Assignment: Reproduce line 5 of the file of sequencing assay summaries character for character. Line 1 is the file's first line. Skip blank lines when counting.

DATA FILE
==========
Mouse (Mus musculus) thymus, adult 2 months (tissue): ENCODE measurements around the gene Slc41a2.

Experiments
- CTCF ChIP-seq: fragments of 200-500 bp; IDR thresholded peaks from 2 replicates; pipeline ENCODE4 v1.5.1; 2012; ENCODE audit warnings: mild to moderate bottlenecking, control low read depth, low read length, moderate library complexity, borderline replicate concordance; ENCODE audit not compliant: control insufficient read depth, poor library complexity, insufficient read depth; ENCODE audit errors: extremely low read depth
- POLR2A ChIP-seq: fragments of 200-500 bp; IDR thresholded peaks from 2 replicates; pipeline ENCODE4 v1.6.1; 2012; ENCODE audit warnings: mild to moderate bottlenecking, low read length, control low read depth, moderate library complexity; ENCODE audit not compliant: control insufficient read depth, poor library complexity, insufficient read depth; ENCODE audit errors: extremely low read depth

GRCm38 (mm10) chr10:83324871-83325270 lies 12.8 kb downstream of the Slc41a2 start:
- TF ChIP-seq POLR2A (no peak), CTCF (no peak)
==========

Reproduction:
GRCm38 (mm10) chr10:83324871-83325270 lies 12.8 kb downstream of the Slc41a2 start: